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Demonstrating Sophocles' aptitude for humanising figures from Greek myth and transforming simple fables into complex high tragedy, Electra and Other Plays is translated by David Raeburn with an introduction and notes by Pat Easterling. The plays collected in this volume show Sophocles' ability to create complex human characters struggling with profound moral issues. In Women of Trachis the agonizing death of the mighty Heracles is brought about by a tragic mistake made by his jealous wife Deianeira, as she attempts to regain his love. Set in the aftermath of the Trojan War, Ajax depicts a warrior driven into a homicidal rage that leads to his undoing, and Electra shows the grief-stricken children of the murdered Agamemnon and their plot to avenge him, while Philoctetes portrays the cunning Odysseus' attempt to convince a famed archer to rejoin the Greek expedition against Troy, undermined by the honesty of his young comrade Neoptolemus. David Raeburn's translation captures the rhythms of the original Greek, while remaining accessible to modern readers. Pat Easterling's general introduction discusses Athenian dramatic festivals, and the structure and tensions of the plays and their characters. This edition also includes a chronology, further reading, prefaces to each play and notes. Sophocles (496-405 BC) was born at Colonus, just outside Athens. His long life spanned the rise and decline of the Athenian Empire; he was a friend of Pericles, and though not an active politician he held several public offices, both military and civil. The leader of a literary circle and friend of Herodotus, Sophocles wrote over a hundred plays, drawing on a wide and varied range of themes, and winning the City Dionysia eighteen times; though only seven of his tragedies have survived, among them Antigone, Oedipus Rex, Ajax and Oedipus at Colonus. If you enjoyed Electra and Other Plays, you might like Sophocles' The Three Theban Plays, also available in Penguin Classics.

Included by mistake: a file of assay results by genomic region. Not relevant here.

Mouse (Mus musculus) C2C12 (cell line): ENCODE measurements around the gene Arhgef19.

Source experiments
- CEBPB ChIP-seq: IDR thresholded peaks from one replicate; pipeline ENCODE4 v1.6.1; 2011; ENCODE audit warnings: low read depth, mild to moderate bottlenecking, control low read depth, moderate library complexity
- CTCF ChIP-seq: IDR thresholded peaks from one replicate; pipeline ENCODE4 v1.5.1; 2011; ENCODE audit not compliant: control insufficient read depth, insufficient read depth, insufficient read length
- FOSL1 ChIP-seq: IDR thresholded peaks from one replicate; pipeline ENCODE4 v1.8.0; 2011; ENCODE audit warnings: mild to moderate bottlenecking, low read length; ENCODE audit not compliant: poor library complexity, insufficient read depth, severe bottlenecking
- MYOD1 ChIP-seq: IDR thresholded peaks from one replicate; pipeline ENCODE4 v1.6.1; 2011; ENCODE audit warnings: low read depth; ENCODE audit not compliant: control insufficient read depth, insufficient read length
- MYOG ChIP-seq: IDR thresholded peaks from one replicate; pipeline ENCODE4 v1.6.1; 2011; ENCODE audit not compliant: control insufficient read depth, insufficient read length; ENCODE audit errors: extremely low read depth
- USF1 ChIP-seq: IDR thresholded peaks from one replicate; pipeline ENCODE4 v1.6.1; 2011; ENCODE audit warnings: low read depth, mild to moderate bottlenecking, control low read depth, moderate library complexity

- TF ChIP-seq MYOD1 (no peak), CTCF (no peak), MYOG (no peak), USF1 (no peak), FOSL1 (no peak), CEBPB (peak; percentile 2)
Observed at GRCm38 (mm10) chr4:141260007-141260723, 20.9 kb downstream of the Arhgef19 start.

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Sophocles was born just outside Athens, in 496 BC, and lived ninety years. His long life spanned the rise and decline of the Athenian Empire; he was a friend of Pericles, and though not an active politician he held several public offices, both military and civil. Sophocles wrote over a hundred plays for the Athenian theater, and is said to have come first in twenty-four contests. Only seven of his tragedies are now extant, these being Ajax, Antigone, Oedipus the King, Women of Trachis, Electra, Philoctetes, and the posthumous Oedipus at Colonus. He died in 406 BC.Pat Easterling was Regius Professor of Greek in Cambridge from 1994 until her retirement in 2001; before that she taught in Manchester, Cambridge and London (UCL). Her main field of research is Greek literature, particularly tragedy; she also has a special interest in the survival of ancient texts and the history of performance; her most recent book is Greek and Roman Actors: aspects of an ancient profession (Cambridge 2002), which she co-edited with Edith Hall. She is currently writing a commentary on Sophocles' for the series Cambridge Greek and Latin Classics, of which she is a general editor.

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